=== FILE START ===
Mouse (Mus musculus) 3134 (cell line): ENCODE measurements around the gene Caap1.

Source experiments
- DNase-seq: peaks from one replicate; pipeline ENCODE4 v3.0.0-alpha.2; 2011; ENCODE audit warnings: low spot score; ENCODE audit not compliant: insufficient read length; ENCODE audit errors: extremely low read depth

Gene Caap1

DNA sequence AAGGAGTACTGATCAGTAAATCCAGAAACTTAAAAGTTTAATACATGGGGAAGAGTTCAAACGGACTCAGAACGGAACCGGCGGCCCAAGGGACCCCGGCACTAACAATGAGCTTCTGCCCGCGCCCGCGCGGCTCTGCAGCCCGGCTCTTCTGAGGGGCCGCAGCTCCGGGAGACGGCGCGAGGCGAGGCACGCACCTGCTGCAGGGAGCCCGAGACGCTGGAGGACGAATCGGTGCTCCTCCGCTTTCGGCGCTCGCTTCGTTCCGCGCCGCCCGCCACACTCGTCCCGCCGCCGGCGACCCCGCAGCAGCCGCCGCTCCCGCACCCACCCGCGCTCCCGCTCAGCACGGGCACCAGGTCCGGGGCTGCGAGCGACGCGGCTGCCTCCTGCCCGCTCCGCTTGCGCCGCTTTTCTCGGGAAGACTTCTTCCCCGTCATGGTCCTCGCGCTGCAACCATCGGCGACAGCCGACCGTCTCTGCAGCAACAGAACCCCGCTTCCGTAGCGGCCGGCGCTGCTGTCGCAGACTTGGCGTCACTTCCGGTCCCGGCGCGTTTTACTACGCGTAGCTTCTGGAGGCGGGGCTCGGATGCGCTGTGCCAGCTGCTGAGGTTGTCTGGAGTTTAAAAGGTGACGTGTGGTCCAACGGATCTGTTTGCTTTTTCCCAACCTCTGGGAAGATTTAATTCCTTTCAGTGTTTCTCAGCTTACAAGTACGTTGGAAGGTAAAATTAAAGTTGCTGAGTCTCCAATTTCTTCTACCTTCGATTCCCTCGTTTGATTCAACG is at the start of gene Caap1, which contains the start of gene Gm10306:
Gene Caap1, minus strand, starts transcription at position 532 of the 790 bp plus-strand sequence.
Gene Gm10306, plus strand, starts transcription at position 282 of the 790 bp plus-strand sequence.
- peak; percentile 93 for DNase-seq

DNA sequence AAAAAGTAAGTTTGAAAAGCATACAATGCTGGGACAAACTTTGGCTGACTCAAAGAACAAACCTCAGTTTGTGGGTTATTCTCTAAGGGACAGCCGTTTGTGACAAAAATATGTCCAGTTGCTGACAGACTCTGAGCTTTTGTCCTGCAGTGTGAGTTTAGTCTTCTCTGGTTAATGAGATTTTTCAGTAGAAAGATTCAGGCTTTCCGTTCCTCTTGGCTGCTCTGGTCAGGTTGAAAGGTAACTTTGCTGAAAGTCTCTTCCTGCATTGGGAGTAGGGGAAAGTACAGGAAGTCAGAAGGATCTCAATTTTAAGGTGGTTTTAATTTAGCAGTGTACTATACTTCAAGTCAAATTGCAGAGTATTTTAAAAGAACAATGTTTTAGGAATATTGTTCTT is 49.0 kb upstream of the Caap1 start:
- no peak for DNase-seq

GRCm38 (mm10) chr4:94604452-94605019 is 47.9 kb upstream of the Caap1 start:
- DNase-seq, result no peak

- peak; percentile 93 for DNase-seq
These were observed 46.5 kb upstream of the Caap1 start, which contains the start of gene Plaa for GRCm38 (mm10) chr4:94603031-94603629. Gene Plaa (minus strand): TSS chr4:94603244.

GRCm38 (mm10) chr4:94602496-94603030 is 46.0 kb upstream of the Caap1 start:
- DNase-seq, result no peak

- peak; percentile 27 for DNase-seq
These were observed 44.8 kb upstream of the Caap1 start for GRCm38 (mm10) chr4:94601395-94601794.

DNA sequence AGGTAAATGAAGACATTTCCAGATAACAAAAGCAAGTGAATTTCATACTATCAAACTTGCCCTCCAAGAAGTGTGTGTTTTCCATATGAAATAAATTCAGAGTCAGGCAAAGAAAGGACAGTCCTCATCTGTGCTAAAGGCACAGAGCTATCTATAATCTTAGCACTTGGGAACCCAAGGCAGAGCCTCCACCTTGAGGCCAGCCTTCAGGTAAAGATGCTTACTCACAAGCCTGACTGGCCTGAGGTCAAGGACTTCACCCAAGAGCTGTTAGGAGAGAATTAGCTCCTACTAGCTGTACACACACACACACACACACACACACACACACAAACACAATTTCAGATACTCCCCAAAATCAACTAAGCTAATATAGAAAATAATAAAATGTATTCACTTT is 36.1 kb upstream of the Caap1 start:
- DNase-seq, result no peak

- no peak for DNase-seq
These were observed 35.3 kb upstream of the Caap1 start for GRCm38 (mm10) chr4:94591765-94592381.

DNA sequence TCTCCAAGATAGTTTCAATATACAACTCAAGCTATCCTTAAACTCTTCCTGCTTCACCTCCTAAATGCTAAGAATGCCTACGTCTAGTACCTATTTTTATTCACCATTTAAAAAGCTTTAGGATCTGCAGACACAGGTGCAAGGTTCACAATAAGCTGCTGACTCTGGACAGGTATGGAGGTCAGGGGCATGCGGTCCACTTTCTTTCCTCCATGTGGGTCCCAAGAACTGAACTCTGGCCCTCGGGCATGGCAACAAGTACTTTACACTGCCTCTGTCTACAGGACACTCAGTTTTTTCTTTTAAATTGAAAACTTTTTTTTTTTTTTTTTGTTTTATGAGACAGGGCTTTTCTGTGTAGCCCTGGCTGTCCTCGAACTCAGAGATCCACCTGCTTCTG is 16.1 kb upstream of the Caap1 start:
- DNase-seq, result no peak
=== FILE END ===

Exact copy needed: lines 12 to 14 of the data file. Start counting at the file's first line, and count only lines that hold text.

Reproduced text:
- DNase-seq, result no peak

- peak; percentile 93 for DNase-seq
These were observed 46.5 kb upstream of the Caap1 start, which contains the start of gene Plaa for GRCm38 (mm10) chr4:94603031-94603629. Gene Plaa (minus strand): TSS chr4:94603244.